Thin Wood Walls
Thin Wood Walls
Houghton Mifflin Books for Children, Hardcover, 9780618342907, 240pp.
Publication Date: September 1, 2004
Eleven-year-old Joe Hanada likes playing basketball with his best friend, Ray, writing plays and stories, and thinking about the upcoming Christmas holiday. But his world falls apart when Japanese planes bomb Pearl Harbor. His country goes to war. The FBI takes his father away. And neighbors and friends in his hometown near Seattle begin to suspect Joe, his family, and all Japanese Americans of spying for the enemy.
When the government orders people of Japanese heritage living on the West Coast to move to internment camps, Joe turns to the journal his father gave him to record his thoughts and feelings. Writing journal entries and haiku poetry offers some relief as Joe struggles to endure life in Tule Lake War Relocation Campdays filled with boredom, concern for his father, and worry for his brother, who joins the American army to prove the bravery and loyalty of Japanese American citizens. Thin Wood Walls is a powerful story of a boy who grows up quickly in a changed world.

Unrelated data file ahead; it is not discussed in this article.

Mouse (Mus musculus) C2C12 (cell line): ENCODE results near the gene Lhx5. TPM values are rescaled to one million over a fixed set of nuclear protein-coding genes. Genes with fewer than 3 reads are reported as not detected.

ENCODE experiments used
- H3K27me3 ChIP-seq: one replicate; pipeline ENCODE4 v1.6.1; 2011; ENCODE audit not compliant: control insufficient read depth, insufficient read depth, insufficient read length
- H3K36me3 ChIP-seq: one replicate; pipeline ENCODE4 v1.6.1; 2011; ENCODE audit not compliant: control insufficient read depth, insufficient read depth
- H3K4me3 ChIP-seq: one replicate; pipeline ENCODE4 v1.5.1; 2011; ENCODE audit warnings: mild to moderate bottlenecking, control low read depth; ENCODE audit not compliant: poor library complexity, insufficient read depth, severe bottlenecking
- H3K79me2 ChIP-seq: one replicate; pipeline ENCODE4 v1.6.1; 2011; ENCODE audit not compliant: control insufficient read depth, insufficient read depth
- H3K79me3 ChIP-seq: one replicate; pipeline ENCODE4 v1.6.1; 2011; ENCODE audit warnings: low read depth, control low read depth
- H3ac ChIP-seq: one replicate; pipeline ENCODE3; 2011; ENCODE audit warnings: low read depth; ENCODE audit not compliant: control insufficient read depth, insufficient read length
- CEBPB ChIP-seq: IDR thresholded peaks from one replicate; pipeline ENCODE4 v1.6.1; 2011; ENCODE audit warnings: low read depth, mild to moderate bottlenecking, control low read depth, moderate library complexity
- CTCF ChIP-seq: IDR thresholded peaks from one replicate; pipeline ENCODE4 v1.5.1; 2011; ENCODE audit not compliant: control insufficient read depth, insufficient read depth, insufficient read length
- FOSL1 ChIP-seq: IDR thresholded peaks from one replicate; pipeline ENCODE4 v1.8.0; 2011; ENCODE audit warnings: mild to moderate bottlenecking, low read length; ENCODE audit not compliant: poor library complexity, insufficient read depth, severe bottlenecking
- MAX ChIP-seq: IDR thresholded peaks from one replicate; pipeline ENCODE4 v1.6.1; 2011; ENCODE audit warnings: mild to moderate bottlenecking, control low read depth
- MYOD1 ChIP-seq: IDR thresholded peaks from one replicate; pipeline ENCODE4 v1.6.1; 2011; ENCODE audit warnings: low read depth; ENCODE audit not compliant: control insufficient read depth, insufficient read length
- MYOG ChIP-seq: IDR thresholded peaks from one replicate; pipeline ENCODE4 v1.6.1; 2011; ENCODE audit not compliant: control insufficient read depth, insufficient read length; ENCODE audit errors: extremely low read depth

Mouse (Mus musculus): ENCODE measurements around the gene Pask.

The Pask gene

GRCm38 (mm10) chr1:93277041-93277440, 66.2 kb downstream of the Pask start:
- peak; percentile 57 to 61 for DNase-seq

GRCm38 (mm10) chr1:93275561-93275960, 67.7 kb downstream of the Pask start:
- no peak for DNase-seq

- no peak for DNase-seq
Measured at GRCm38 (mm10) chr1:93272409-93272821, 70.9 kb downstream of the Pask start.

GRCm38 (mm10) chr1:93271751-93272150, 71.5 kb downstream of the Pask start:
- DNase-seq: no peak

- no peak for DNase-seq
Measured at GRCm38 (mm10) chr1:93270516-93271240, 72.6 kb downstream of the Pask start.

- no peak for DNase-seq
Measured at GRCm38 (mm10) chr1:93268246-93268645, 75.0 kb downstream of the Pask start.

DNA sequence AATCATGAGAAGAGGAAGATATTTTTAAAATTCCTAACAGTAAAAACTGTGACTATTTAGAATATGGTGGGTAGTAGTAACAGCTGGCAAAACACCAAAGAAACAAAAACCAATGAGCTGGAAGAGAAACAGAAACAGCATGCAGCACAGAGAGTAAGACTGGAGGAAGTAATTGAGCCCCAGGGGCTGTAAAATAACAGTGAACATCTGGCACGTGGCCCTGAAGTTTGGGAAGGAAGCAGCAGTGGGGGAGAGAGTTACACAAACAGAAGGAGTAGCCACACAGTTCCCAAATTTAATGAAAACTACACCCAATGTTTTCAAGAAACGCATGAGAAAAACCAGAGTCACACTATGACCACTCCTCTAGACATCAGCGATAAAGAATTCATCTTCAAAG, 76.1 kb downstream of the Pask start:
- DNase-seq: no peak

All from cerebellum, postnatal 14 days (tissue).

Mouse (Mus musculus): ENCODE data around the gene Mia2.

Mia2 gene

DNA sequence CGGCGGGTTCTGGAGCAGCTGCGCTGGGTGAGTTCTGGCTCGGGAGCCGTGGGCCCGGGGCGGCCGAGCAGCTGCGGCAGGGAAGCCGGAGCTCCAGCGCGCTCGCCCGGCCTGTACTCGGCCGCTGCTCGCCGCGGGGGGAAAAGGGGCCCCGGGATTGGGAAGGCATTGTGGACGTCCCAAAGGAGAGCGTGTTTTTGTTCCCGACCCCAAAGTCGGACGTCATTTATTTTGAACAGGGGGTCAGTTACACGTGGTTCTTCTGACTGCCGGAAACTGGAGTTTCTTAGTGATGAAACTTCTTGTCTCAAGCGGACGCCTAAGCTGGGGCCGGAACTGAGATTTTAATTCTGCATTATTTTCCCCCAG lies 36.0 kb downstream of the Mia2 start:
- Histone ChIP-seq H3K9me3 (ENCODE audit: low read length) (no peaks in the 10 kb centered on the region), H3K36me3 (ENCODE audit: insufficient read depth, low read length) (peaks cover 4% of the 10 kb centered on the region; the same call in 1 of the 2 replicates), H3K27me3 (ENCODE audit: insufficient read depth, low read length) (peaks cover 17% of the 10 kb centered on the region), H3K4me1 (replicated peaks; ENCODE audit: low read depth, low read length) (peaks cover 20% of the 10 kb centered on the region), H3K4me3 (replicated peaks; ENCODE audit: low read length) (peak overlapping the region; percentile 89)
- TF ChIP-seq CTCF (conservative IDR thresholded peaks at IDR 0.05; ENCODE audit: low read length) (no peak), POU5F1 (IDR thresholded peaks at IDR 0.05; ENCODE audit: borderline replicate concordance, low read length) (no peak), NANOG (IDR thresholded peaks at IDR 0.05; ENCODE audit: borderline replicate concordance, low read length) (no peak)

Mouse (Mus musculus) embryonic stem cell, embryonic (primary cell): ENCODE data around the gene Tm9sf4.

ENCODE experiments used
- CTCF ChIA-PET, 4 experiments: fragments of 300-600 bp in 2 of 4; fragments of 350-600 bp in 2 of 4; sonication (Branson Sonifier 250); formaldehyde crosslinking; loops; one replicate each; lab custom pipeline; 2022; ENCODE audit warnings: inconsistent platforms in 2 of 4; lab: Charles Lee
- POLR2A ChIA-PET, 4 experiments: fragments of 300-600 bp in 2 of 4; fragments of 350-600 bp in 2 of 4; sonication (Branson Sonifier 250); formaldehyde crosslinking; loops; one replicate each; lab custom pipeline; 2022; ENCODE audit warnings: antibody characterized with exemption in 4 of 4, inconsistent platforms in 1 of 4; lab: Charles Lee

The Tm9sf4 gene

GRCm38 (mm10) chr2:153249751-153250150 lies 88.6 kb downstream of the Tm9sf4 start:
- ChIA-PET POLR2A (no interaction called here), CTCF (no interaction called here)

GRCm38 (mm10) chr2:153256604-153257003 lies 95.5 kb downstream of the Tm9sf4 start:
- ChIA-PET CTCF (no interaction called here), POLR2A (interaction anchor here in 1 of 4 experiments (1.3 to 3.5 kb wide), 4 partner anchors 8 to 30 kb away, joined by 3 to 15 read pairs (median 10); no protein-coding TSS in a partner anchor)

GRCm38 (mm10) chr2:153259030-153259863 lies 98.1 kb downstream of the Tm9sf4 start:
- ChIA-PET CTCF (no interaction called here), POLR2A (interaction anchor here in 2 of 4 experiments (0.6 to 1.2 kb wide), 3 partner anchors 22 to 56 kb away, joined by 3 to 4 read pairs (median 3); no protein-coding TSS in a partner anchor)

"Unique. . . [A] well-written novel." School Library Journal
The author does a fine job of bringing the daily experience up close through the story of an American kid torn from home.
Mriad small humiliations, erupting prejudices, and gross violations of justice are clearly portrayed, though, and readers who've paid any attention to nightly news can draw their own parallels to the imperilment of civil rights in times of national crisis.
Bulletin of the Center for Children's Books
Joe's first-person narrative is moving and clear in its depiction of the life, so cruel and unfair.
Intricate and informative, the story portrays the clash of love and prejudice with depth and even humor.
VOYA (Voice of Youth Advocates)